Since a motion mandating the Welfare Officer of Trinity College Dublin Students’ Union (TCDSU) to help organise sexual consent workshops passed at Tuesday’s meeting of the union’s council, national media outlets have been quick to criticise, with some saying that such workshops are “patronising” to men.
Consent workshops are urgently needed for students everywhere. While TCDSU may sometimes be faulted for tokenistic actions, this motion proactively addresses the issues of sexual assault and misunderstanding consent. Until now, no major steps have been taken to tackle this problem at Trinity. Understanding what consent means and how to express it is essential for everyone who intends to engage in sexual activity. Education on the issue will start to change attitudes and open up a more public dialogue.
But this motion is only the start of a much longer journey. Without criticising the intent of the motion, it’s worth understanding the ways it will need to be improved upon. TCDSU cannot directly mandate the JCR to do anything, so the enforcement of the mandate next year will require the competency, co-operation, and willingness of two leadership teams who were not in power when the motion passed. Similarly, there is no guarantee that workshops will continue to be prioritised in two or three year’s time.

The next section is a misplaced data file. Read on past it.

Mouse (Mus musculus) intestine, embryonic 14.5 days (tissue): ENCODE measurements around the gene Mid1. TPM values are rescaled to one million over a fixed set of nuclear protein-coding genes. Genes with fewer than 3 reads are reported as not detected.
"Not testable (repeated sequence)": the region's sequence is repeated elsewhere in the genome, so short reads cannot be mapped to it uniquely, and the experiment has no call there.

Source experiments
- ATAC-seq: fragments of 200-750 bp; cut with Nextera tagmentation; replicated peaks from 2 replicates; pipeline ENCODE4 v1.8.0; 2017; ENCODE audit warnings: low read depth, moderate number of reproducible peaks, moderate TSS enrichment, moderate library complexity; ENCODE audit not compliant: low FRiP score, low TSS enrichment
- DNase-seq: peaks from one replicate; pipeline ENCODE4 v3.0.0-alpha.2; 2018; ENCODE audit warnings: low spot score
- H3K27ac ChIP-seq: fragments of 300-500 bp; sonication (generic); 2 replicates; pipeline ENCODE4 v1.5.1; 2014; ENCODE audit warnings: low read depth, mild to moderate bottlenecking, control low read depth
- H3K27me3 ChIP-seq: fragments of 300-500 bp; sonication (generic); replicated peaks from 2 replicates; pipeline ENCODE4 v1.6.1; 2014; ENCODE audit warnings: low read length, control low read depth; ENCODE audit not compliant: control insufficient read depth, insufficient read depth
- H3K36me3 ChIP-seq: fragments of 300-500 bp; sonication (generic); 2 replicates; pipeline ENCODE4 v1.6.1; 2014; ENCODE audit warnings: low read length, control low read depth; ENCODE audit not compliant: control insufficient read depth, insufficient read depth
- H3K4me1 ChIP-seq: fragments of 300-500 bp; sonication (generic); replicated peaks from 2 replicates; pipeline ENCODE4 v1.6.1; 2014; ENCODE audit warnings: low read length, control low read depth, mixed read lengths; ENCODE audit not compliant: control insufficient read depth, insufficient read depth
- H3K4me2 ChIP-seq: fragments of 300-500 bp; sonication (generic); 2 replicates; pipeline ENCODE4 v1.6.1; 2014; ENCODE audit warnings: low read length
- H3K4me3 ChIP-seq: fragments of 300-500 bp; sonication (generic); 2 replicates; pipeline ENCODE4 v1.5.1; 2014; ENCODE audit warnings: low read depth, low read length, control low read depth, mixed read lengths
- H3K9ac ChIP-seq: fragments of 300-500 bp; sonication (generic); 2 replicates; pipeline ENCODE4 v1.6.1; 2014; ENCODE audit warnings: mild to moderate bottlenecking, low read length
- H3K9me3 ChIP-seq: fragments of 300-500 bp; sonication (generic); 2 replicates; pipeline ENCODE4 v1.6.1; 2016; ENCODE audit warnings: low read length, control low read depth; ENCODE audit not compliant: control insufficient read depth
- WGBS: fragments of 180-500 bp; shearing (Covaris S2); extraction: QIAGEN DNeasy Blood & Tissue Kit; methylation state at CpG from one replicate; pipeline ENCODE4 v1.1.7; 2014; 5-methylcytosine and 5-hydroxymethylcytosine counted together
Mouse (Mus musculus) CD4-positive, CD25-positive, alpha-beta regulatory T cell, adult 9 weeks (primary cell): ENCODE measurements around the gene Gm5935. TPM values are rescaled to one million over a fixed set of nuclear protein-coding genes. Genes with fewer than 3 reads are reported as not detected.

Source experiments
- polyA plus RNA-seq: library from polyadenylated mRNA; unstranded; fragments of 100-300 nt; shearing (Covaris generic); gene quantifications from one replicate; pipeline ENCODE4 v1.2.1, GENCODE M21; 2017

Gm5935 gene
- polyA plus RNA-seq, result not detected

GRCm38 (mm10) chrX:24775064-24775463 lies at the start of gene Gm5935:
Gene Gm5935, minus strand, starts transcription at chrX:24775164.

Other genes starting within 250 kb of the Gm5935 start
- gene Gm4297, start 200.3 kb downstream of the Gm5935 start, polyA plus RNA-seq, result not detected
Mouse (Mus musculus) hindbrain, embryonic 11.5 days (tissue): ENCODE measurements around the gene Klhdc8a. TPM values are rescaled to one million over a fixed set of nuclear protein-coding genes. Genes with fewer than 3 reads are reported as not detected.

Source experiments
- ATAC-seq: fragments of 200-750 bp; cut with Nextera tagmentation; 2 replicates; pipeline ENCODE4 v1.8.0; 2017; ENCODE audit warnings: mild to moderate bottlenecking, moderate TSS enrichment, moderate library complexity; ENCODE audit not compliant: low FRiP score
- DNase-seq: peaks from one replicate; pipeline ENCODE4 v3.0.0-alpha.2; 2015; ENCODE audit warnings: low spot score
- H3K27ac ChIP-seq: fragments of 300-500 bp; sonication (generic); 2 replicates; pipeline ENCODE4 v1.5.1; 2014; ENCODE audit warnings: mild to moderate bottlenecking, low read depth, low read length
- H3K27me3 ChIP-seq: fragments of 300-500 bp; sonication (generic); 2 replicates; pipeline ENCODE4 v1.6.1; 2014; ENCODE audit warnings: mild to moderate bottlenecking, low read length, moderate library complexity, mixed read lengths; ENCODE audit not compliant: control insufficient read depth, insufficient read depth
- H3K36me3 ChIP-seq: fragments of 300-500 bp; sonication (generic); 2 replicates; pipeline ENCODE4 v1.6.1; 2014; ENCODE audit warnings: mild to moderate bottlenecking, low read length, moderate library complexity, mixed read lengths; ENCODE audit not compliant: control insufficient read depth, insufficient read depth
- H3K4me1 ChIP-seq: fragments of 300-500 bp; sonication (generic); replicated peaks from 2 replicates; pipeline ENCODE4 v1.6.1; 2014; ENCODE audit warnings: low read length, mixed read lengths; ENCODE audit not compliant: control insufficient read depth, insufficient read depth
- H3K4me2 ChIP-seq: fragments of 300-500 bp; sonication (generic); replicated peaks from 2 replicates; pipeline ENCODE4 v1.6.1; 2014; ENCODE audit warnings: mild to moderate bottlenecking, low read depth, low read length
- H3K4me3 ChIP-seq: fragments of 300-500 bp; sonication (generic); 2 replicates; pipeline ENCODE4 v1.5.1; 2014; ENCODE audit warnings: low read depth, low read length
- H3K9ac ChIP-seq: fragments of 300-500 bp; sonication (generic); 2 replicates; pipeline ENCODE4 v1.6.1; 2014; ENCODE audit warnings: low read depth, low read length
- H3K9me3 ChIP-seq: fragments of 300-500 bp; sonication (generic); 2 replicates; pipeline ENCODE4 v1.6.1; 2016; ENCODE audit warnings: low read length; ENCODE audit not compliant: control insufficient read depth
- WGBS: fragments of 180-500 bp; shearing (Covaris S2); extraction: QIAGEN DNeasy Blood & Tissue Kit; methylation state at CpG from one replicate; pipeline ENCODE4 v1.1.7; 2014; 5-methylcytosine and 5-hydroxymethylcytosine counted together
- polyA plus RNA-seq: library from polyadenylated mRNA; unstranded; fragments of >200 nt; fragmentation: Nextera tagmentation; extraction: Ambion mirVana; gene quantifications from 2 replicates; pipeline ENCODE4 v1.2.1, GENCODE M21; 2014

Even if well-attended Trinity Hall workshops are prioritised in the long term, that would cover just 1,000 students at a university which has 4,000 in a year, few of whom will naturally gain a complete understanding of consent as they progress from first to fourth year. Consent workshops will need to quickly become a more fundamental component of a Trinity education. We study at a university with a college-wide module on plagiarism but with a complete absence of education on consent. Leaving this issue to be resolved by students alone means accepting the year-on-year variability inherent in student organisations. Integrating consent education into the official structures of College is the only viable, long-term solution to a college-wide problem.